Posted: Thursday, November 17, 2016
Amanda Enfinger, Accounting Specialist - Finance
Getting products delivered to schools in a timely manner is of utmost importance to Amanda Enfinger, Accounting Specialist in the Finance Department. “I enjoy helping school secretaries get their job done so they can then help their principals, teachers and students,” she explained.
Enfinger is responsible for approving all requisitions for schools so they can request purchase orders and buy their products. “I also review all the P-Card transactions for schools, and train one-on-one with new secretaries to make sure they know their job functions from start to finish,” she said.
Enfinger enjoys helping others and providing quality service to schools. “Whether they need Chromebooks, nurse supplies, Band-Aids, masks, or a specific chair in the library, I am here to make sure schools can provide innovative and exciting environments for students to learn,” said Enfinger.
Natasha Griffin, School Psychologist - Special Education Services
School psychologists play an integral role as part of a school’s Assistance Team, or A-Team. Natasha Griffin, one of about 30 GCS school psychologists, serves on the A-Team at four schools to problem-solve for students exhibiting learning, behavioral, and/or social difficulties and to develop interventions and monitor progress.
School psychologists also help determine if students have a disability and if they are eligible for special education services. “I work with students one-on-one, so I often get to see what they can do in an ideal situation and then, when we meet with the teachers, I explain what I was able to do with the student and give them suggestions of interventions and accommodations to help the student in the classroom," she said. Griffin added that it is extremely important to involve and consult with parents, teachers, and administrators when evaluating a student’s needs.
“I recently worked with a student with learning difficulties and attention problems. The evaluation showed that the student had good ideas but struggled to appropriately write them on paper.” she explained. “I suggested if the student is not being tested on his ability to write, he can tell the teacher what he is thinking, rather than writing it on paper. It gives the teachers a different way to assess what the student knows," she added.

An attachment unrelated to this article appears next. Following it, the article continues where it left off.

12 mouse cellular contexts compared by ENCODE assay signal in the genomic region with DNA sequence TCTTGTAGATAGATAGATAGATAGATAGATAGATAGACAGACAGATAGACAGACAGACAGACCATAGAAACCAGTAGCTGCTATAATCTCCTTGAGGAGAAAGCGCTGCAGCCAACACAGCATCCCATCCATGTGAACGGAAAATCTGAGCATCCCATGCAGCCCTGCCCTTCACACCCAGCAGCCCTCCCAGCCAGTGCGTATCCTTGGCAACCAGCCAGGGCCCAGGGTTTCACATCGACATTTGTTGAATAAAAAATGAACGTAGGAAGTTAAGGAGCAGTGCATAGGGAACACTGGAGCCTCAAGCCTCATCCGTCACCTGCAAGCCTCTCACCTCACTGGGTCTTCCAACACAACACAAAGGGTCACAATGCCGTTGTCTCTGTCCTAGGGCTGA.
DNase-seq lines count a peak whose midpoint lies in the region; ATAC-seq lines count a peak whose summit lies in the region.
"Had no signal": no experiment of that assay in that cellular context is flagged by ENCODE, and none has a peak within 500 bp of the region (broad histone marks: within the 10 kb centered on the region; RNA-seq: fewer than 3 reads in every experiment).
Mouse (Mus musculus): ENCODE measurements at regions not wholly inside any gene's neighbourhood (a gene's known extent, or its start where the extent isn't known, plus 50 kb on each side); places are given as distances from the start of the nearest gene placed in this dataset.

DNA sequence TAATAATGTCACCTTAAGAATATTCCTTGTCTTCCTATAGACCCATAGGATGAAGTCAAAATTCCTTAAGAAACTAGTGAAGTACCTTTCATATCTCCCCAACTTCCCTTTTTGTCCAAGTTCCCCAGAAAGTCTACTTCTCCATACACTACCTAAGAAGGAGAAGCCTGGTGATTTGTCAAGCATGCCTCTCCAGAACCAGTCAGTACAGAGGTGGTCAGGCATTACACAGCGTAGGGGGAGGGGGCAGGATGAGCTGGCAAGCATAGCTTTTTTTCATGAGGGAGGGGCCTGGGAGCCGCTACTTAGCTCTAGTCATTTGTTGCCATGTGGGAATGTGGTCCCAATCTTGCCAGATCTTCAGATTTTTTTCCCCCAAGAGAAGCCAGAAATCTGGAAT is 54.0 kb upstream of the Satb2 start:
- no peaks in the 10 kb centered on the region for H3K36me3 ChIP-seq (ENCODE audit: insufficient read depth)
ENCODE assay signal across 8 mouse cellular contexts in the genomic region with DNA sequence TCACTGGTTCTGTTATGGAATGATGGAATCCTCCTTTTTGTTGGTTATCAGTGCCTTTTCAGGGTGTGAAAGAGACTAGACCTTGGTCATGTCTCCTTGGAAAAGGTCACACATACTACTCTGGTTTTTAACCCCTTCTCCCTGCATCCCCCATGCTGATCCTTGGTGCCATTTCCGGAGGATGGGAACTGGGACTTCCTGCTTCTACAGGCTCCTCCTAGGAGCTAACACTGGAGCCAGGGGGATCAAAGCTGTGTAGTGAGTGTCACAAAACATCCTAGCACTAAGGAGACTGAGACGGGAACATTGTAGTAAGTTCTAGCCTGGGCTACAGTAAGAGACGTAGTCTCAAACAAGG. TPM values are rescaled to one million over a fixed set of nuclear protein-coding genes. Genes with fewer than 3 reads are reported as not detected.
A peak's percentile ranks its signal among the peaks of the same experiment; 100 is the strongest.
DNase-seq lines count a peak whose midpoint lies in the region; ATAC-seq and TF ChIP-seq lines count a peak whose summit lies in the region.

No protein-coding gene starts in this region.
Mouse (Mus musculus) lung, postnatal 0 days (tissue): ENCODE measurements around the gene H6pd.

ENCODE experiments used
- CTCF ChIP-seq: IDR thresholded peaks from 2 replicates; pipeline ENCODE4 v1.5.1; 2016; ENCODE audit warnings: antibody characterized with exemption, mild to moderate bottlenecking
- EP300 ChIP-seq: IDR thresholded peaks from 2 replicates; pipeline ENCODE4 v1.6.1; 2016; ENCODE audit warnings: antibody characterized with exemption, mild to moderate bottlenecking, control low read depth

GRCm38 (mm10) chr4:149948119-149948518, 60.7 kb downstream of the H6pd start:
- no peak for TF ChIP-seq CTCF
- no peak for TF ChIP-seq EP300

Leroy Hamilton, Director of School Administrative Support
In his 40-plus years with Greenville County Schools, Mr. Hamilton has served as teacher, social worker, administrative assistant, principal, executive director, education construction liaison, assistant superintendent, and interim deputy superintendent.
He has the ability to see the big picture in every position he holds. His attention to detail and problem-solving abilities make him the go-to person to solve a school or district-level problem.
Recognized for taking copious notes and thoroughly investigating a situation, his attention to detail is unmatched. Hamilton guided Hillcrest High through the growing pains of an overcrowded building into a new state-of-the-art facility; he led the meticulous process of naming Bell’s Crossing Elementary School to reflect the area’s rich history; and he assisted the district with one of the largest school construction projects in the nation.
Randolyn Harmon, Director - Title I Programs
“My role is to help our schools develop a Title I plan that will be of service to our students,” said Randolyn Harmon, director of Title I Programs. “Title I funding, which is a $25 million grant, allows us to focus on identified needs when we’re looking at the whole child,” she said. “For example, we can provide additional academic resources for students and teachers, and social work or nursing services to identified at-risk students. We want to ensure that they have the resources they need so they can gain academic excellence.”
Greenville County Schools has 15 elementary schools, three middle schools, and one charter school that receive Title I funding. “When you work with at-risk students, it is good to know that Title I funds can be used to help children close the achievement gap,” she said.
For example, Title I funds are used to help parents better understand how they can help their children with homework, reduce class size, implement before and after school programs, and conduct small group intervention.